Databricks for Scala developers

This article provides a guide to developing notebooks and jobs in Databricks using the Scala language. The first section provides links to tutorials for common workflows and tasks. The second section provides links to APIs, libraries, and key tools.

A basic workflow for getting started is:

Beyond this, you can branch out into more specific topics:


The tutorials below provide example code and notebooks to learn about common workflows. See Import a notebook for instructions on importing notebook examples into your workspace.


The below subsections list key features and tips to help you begin developing in Databricks with Scala.

Manage code with notebooks and Databricks Repos

Databricks notebooks support Scala. These notebooks provide functionality similar to that of Jupyter, but with additions such as built-in visualizations using big data, Apache Spark integrations for debugging and performance monitoring, and MLflow integrations for tracking machine learning experiments. Get started by importing a notebook. Once you have access to a cluster, you can attach a notebook to the cluster and run the notebook.


To completely reset the state of your notebook, it can be useful to restart the kernel. For Jupyter users, the “restart kernel” option in Jupyter corresponds to detaching and re-attaching a notebook in Databricks. To restart the kernel in a notebook, click on the cluster dropdown in the upper-left and click Detach & Re-attach. This detaches the notebook from your cluster and reattaches it, which restarts the process.

Databricks Repos allows users to synchronize notebooks and other files with Git repositories. Databricks Repos helps with code versioning and collaboration, and it can simplify importing a full repository of code into Databricks, viewing past notebook versions, and integrating with IDE development. Get started by cloning a remote Git repository. You can then open or create notebooks with the repository clone, attach the notebook to a cluster, and run the notebook.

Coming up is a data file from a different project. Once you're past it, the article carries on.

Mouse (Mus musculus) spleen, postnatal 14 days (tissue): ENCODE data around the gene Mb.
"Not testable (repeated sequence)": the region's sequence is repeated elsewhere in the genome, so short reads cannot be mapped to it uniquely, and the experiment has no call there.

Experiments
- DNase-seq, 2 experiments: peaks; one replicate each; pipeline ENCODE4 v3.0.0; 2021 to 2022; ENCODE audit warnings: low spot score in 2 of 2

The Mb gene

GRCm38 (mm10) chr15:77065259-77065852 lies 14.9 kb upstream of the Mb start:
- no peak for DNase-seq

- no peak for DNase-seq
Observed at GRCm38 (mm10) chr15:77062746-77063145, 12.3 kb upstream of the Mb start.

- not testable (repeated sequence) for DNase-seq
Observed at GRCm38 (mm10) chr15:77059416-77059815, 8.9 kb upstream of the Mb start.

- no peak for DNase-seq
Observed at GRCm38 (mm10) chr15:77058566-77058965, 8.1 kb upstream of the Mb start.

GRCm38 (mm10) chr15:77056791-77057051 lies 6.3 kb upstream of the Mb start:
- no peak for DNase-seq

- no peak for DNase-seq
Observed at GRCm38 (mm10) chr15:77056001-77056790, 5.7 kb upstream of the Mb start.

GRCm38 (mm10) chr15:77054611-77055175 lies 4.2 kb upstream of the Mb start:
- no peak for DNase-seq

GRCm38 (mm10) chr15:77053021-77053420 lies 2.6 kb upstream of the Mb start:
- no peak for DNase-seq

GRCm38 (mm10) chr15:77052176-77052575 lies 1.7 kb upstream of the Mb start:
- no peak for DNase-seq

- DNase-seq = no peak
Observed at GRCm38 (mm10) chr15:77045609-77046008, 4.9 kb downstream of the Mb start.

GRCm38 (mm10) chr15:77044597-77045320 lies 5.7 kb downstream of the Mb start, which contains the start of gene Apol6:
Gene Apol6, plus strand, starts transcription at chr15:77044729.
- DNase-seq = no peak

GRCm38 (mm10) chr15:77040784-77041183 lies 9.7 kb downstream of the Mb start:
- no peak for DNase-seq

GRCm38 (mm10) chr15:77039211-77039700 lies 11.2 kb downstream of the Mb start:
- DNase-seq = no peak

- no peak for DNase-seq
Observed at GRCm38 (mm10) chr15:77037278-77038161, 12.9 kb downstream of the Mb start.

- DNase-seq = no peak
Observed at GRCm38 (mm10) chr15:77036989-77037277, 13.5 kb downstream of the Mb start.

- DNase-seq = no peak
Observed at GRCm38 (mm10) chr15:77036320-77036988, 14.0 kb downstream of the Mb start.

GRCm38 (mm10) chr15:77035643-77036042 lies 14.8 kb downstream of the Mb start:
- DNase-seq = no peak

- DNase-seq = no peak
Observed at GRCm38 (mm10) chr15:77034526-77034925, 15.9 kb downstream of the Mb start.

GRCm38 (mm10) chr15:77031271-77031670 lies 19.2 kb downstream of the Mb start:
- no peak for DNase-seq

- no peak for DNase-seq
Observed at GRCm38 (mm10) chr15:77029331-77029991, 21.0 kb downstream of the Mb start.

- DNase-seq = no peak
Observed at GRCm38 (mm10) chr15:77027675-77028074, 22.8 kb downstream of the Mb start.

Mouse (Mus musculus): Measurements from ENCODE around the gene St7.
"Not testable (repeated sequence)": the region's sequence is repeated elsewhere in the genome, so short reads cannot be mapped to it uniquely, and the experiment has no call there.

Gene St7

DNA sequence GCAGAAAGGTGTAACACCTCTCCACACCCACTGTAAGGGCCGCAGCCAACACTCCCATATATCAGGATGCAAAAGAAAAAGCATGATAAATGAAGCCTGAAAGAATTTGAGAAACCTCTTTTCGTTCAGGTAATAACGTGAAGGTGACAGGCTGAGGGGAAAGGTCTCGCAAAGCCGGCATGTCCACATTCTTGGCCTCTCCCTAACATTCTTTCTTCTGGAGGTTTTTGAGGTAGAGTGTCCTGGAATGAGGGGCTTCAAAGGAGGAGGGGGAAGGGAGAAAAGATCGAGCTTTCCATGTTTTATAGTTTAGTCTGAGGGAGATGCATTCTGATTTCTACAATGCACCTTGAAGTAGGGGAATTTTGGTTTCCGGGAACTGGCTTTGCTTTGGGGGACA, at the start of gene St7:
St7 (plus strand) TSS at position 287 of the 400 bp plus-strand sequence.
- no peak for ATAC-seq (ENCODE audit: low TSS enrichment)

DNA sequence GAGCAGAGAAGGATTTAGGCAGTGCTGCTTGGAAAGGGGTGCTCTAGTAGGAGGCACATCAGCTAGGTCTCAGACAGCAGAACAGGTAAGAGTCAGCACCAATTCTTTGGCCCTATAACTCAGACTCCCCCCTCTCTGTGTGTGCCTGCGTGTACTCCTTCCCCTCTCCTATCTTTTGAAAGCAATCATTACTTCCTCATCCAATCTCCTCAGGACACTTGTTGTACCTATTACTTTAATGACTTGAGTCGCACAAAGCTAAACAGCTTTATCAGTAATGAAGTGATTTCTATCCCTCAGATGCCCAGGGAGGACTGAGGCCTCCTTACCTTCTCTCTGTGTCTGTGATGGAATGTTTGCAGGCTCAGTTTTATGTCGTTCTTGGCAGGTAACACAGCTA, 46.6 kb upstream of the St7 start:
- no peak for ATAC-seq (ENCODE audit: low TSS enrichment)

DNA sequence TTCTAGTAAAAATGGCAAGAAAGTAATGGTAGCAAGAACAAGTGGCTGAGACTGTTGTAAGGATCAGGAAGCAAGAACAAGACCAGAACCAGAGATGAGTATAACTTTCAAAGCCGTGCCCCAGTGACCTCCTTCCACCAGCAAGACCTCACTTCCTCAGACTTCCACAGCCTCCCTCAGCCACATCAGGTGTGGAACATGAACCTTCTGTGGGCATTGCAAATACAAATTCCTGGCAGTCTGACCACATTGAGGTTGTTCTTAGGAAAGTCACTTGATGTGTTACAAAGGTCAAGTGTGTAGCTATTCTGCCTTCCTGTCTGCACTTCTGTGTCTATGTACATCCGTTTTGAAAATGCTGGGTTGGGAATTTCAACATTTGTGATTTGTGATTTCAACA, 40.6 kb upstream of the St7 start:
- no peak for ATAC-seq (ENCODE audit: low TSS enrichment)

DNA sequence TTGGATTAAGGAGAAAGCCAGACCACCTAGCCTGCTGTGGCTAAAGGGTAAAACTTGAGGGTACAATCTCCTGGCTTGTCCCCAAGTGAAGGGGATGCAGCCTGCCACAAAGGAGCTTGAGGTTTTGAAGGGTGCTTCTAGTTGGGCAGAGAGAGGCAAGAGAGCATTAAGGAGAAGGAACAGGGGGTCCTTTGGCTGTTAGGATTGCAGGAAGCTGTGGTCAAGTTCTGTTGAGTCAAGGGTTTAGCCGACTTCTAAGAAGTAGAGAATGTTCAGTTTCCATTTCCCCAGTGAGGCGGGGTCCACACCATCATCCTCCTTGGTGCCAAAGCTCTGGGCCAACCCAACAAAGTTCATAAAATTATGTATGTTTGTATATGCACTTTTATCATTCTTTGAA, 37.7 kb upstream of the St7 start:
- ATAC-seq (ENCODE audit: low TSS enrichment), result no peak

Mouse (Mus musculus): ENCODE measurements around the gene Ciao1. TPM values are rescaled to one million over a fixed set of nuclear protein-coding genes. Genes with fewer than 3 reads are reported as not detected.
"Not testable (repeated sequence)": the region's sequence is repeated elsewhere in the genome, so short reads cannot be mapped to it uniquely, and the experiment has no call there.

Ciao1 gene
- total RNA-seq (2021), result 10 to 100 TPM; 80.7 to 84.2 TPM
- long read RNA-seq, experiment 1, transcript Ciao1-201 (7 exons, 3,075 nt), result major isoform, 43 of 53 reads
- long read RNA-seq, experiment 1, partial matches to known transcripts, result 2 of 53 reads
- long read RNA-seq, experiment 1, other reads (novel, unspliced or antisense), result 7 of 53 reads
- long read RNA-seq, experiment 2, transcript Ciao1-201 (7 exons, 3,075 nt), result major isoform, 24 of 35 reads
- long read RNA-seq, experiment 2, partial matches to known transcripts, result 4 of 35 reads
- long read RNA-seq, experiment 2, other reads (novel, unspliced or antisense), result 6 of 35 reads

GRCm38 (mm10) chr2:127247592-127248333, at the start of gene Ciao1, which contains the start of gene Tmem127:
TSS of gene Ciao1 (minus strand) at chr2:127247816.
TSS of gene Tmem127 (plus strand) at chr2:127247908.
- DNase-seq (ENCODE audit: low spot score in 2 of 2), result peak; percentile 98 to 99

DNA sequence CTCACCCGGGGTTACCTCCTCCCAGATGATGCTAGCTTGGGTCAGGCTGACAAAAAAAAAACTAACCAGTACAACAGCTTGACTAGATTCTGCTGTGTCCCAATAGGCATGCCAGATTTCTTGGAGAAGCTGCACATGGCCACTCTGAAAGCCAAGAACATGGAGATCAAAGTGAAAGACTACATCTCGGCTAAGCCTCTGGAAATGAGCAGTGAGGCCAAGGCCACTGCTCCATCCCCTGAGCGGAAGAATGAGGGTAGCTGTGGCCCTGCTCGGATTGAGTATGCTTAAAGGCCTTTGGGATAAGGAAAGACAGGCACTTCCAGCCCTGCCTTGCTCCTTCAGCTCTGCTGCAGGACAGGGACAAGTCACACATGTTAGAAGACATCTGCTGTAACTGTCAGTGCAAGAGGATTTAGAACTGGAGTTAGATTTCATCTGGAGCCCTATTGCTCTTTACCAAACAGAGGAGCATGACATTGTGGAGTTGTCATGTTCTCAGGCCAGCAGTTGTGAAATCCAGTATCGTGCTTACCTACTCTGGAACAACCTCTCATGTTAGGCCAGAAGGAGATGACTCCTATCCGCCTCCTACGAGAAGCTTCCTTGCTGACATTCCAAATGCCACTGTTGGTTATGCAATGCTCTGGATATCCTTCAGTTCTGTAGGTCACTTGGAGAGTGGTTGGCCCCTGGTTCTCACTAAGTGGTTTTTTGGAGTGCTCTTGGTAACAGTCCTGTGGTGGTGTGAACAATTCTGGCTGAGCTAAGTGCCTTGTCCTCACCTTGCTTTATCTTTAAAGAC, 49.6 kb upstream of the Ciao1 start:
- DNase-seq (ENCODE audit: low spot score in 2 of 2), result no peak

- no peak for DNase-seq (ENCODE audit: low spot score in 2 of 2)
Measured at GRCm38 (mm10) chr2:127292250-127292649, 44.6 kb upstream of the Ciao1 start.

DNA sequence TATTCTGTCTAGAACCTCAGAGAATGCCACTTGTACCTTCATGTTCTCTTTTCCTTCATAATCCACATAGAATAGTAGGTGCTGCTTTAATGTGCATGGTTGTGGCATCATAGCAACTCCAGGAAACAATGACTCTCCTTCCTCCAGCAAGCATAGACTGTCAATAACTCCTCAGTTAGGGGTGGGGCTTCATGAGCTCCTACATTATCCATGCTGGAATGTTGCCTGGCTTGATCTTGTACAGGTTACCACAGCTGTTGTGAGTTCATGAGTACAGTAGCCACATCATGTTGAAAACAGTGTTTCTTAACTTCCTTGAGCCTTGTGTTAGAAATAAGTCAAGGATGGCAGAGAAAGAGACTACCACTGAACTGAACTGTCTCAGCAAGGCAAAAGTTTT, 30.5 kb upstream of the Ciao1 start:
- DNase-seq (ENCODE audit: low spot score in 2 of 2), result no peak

Clusters and libraries

Databricks Clusters provide compute management for both single nodes and large clusters. You can customize cluster hardware and libraries according to your needs. Data scientists generally begin work either by creating a cluster or using an existing shared cluster. Once you have access to a cluster, you can attach a notebook to the cluster or run a job on the cluster.

Databricks clusters use a Databricks Runtime, which provides many popular libraries out-of-the-box, including Apache Spark, Delta Lake, and more. You can also install additional third-party or custom libraries to use with notebooks and jobs.


Databricks Scala notebooks have built-in support for many types of visualizations. You can also use legacy visualizations:


This section describes features that support interoperability between Scala and SQL.


You can automate Scala workloads as scheduled or triggered jobs in Databricks. Jobs can run notebooks and JARs.

  • For details on creating a job via the UI, see Create a job.

  • The Jobs API 2.1 allows you to create, edit, and delete jobs.

IDEs, developer tools, and APIs

In addition to developing Scala code within Databricks notebooks, you can develop externally using integrated development environments (IDEs) such as IntelliJ IDEA. To synchronize work between external development environments and Databricks, there are several options:

Databricks provides a full set of REST APIs which support automation and integration with external tooling. You can use APIs to manage resources like clusters and libraries, code and other workspace objects, workloads and jobs, and more. See REST API (latest).

For more information on IDEs, developer tools, and APIs, see Developer tools and guidance.

Additional resources